August 12th, 2021

Copycat's Anatomy #1

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Written by Rebecca van Laer

At Copycat, we’re always in the process of creating new professional development resources for working and aspiring copywriters. The below blog post is adapted from our in-house manual on all things copy-related, Copycat’s Anatomy. Read to the end to find out more.

Answering the Article Prompt as Quickly as Possible

When you’re writing SEO blog content, it goes without saying that your posts should be:

  • Well-written
  • Thoroughly researched

But we’ve noticed that beginning copywriters sometimes turn in articles with a dozen credible sources and twice as many razor-sharp witticisms, only to miss the third criteria of effective copy. Aside from articulate and informative, copy should also be:

  • Highly relevant to the topic

If you Googled a question like “What is SEO?” and didn’t find a definition in the first paragraph, would you really keep reading? We doubt it. That’s why it’s important to meet the readers’ implicit expectations for the article ASAP. In this short guide, we’ll explain how.

Step 1: Understand What Your Client is Asking For

As you receive article assignments from your client, it might seem like you’re traveling to a new universe each and every week.

One day, you’re writing a piece on “How to Make Your Dog’s Hair Shiny.” Next, you’re delving into a topic like “How to Interpret Virtual CISO pricing.”

The one thing these articles have in common? Their basic genre. In both cases, you’ll probably guide readers through a series of steps. 

The more you write SEO content, the more you’ll find your assigned article titles fit into one of four categories:

  • How to perform a task – Some articles—like the one you’re reading now!—guide readers through a series of steps that lead to their desired outcome.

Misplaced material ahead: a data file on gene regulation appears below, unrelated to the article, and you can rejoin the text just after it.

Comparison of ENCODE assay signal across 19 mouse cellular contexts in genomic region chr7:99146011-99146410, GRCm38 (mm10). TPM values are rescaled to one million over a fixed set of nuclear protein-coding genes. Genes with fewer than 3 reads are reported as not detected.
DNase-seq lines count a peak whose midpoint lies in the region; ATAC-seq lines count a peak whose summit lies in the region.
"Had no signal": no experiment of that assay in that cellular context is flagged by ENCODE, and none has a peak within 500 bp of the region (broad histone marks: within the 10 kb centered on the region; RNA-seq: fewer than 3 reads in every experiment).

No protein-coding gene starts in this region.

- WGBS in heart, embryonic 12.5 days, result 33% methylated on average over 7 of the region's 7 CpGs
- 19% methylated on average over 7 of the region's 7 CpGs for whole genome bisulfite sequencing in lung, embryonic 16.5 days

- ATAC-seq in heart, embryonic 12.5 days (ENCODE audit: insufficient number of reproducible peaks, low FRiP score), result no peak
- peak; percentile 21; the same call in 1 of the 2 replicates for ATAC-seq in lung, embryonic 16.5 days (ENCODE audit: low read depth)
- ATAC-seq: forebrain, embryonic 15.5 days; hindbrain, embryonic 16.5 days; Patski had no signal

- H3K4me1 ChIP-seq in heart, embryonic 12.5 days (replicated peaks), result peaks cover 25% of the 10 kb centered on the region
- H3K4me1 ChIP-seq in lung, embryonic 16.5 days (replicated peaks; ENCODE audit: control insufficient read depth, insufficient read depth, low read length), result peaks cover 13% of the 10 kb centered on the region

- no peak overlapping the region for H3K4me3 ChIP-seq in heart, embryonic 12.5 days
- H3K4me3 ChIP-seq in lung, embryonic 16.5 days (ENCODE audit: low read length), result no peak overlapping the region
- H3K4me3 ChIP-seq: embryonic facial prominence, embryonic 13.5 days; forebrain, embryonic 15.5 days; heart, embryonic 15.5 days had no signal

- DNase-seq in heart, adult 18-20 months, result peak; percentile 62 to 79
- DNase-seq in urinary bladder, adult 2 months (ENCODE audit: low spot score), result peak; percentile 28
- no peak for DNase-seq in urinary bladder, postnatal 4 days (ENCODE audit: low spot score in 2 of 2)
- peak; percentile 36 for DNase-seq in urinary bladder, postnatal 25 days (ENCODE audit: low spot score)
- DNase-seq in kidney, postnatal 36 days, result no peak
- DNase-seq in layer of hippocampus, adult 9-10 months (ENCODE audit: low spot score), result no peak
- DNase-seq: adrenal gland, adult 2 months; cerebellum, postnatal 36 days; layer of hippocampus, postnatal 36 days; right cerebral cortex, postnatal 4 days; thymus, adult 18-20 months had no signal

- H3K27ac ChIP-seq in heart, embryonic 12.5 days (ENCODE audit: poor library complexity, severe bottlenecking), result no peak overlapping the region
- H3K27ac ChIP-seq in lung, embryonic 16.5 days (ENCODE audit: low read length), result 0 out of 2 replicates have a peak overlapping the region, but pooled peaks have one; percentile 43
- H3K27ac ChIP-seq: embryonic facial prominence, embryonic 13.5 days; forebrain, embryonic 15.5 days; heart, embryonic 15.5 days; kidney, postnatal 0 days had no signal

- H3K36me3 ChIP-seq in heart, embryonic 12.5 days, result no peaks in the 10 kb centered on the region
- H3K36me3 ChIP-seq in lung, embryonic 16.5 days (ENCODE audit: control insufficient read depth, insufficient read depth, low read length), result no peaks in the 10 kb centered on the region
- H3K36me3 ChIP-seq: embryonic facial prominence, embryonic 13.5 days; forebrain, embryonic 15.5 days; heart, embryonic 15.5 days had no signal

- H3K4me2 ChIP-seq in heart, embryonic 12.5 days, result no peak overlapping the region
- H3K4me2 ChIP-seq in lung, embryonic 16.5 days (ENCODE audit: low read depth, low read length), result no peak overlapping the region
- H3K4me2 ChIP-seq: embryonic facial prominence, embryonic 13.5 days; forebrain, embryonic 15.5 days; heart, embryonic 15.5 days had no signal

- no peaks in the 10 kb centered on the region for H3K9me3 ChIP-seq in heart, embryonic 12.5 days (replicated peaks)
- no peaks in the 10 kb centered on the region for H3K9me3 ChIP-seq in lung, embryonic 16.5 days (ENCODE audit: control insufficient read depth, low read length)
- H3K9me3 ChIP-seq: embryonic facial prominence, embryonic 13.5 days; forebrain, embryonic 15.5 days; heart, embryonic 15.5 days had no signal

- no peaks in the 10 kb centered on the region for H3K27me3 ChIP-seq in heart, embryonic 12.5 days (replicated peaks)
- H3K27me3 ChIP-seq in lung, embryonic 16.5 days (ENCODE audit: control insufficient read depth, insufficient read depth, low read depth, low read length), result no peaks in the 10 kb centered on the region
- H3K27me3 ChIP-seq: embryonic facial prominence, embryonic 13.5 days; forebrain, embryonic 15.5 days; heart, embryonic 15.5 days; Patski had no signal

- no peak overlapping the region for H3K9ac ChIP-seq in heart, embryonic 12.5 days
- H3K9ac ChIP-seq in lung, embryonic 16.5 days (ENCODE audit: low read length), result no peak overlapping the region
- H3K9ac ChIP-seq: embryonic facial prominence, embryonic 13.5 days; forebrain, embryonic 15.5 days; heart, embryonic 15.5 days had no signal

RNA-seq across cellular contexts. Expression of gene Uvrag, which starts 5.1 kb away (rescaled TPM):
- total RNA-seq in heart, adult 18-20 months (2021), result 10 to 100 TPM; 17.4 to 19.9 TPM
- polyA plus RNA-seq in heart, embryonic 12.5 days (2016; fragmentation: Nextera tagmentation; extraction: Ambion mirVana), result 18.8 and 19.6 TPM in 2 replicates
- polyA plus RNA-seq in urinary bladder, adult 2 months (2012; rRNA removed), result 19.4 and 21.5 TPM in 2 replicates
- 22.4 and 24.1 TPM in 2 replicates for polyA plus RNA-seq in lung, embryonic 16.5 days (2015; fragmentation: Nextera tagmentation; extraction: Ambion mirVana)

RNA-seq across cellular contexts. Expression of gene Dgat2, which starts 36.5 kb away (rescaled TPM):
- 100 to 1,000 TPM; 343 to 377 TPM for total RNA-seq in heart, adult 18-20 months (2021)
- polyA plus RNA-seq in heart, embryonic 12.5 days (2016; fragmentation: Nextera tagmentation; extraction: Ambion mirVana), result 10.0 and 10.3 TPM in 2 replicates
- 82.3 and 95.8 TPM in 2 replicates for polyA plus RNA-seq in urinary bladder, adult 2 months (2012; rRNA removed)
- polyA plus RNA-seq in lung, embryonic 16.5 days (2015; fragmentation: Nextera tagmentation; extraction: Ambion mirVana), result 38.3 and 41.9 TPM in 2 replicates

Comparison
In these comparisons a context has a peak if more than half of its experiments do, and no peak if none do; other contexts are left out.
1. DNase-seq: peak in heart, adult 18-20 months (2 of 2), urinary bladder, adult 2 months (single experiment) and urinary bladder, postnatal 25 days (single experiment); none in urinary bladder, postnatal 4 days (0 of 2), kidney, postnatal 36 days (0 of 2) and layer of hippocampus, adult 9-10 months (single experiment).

• An introduction to a topic – Others answer a direct question, provide a definition, or serve as a “101” guide.

  • A matchup or versus between two options for solving a problem – From pros and cons lists to “Marvel vs DC,” many article topics require you to compare and contrast two competing options.

  • A listicle – Articles asking for “X benefits of” or “X tips for” will always take the form of a numbered list (usually for at least half the article, although you may sometimes need to include other information to build it out).

While some SEO blog post titles fall into a gray area, you can usually group any assignment into one of these four categories. 

And by identifying the appropriate article genre, you start out on the right foot for effectively answering the topic.

Writing that article on how to make a dog’s hair shiny? Your first heading is probably going to start with “Step 1: Identifying the Right Diet” not “Dog Hair vs. Human Hair” or “The Composition of Canine Keratin Strands.”

Step 2: Plan Your Introduction

If you can answer the article prompt in a sentence or two, do so in the intro.

If the title of your article starts with a question—“What is nearshoring?”—or an implied question—”Benefits of reishi mushrooms”—answer the query as directly as possible. 

You know how Google often answers the questions you search with a short paragraph excerpted from a web source? If you don’t include a clear answer in your intro, you erase the clients’ chance of showing up as a snippet.

Otherwise, you should begin your answer in the H2 immediately following. 

Step 3: Figure Out Where to Provide Context and Background